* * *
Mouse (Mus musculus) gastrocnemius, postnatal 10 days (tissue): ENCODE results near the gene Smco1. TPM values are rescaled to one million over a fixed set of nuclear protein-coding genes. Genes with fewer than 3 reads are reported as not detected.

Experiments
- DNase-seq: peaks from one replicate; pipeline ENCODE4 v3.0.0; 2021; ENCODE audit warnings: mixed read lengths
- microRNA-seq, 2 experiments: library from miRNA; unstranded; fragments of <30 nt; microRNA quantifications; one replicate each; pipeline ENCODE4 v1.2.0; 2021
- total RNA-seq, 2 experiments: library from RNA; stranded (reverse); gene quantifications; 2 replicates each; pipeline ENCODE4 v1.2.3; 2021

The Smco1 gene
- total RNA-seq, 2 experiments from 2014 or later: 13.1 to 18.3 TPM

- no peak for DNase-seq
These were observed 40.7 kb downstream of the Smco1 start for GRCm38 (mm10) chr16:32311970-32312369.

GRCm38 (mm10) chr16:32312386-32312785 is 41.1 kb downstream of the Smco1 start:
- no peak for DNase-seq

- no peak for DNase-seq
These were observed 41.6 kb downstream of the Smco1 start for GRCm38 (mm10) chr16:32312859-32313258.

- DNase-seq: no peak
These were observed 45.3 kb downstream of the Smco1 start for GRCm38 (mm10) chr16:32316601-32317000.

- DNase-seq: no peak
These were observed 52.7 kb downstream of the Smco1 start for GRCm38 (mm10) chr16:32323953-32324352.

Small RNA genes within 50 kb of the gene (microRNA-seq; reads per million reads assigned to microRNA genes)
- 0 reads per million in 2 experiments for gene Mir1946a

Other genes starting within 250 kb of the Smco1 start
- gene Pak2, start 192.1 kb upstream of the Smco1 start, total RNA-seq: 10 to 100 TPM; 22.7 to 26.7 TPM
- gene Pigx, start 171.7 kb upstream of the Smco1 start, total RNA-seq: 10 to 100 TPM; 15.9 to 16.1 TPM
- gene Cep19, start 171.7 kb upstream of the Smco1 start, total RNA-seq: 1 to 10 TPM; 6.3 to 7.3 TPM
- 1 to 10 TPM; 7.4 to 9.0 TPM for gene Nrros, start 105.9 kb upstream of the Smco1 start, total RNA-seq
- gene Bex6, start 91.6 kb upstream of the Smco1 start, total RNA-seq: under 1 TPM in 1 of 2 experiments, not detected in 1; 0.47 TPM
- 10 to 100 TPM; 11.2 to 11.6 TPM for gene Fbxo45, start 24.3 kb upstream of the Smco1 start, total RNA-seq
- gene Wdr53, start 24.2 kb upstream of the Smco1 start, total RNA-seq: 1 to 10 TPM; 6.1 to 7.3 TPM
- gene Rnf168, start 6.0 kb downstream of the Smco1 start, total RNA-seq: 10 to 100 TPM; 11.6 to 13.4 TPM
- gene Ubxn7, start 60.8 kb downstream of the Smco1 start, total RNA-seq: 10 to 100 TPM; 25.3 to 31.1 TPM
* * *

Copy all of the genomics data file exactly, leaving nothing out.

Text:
Mouse (Mus musculus) gastrocnemius, postnatal 10 days (tissue): ENCODE results near the gene Smco1. TPM values are rescaled to one million over a fixed set of nuclear protein-coding genes. Genes with fewer than 3 reads are reported as not detected.

Experiments
- DNase-seq: peaks from one replicate; pipeline ENCODE4 v3.0.0; 2021; ENCODE audit warnings: mixed read lengths
- microRNA-seq, 2 experiments: library from miRNA; unstranded; fragments of <30 nt; microRNA quantifications; one replicate each; pipeline ENCODE4 v1.2.0; 2021
- total RNA-seq, 2 experiments: library from RNA; stranded (reverse); gene quantifications; 2 replicates each; pipeline ENCODE4 v1.2.3; 2021

The Smco1 gene
- total RNA-seq, 2 experiments from 2014 or later: 13.1 to 18.3 TPM

- no peak for DNase-seq
These were observed 40.7 kb downstream of the Smco1 start for GRCm38 (mm10) chr16:32311970-32312369.

GRCm38 (mm10) chr16:32312386-32312785 is 41.1 kb downstream of the Smco1 start:
- no peak for DNase-seq

- no peak for DNase-seq
These were observed 41.6 kb downstream of the Smco1 start for GRCm38 (mm10) chr16:32312859-32313258.

- DNase-seq: no peak
These were observed 45.3 kb downstream of the Smco1 start for GRCm38 (mm10) chr16:32316601-32317000.

- DNase-seq: no peak
These were observed 52.7 kb downstream of the Smco1 start for GRCm38 (mm10) chr16:32323953-32324352.

Small RNA genes within 50 kb of the gene (microRNA-seq; reads per million reads assigned to microRNA genes)
- 0 reads per million in 2 experiments for gene Mir1946a

Other genes starting within 250 kb of the Smco1 start
- gene Pak2, start 192.1 kb upstream of the Smco1 start, total RNA-seq: 10 to 100 TPM; 22.7 to 26.7 TPM
- gene Pigx, start 171.7 kb upstream of the Smco1 start, total RNA-seq: 10 to 100 TPM; 15.9 to 16.1 TPM
- gene Cep19, start 171.7 kb upstream of the Smco1 start, total RNA-seq: 1 to 10 TPM; 6.3 to 7.3 TPM
- 1 to 10 TPM; 7.4 to 9.0 TPM for gene Nrros, start 105.9 kb upstream of the Smco1 start, total RNA-seq
- gene Bex6, start 91.6 kb upstream of the Smco1 start, total RNA-seq: under 1 TPM in 1 of 2 experiments, not detected in 1; 0.47 TPM
- 10 to 100 TPM; 11.2 to 11.6 TPM for gene Fbxo45, start 24.3 kb upstream of the Smco1 start, total RNA-seq
- gene Wdr53, start 24.2 kb upstream of the Smco1 start, total RNA-seq: 1 to 10 TPM; 6.1 to 7.3 TPM
- gene Rnf168, start 6.0 kb downstream of the Smco1 start, total RNA-seq: 10 to 100 TPM; 11.6 to 13.4 TPM
- gene Ubxn7, start 60.8 kb downstream of the Smco1 start, total RNA-seq: 10 to 100 TPM; 25.3 to 31.1 TPM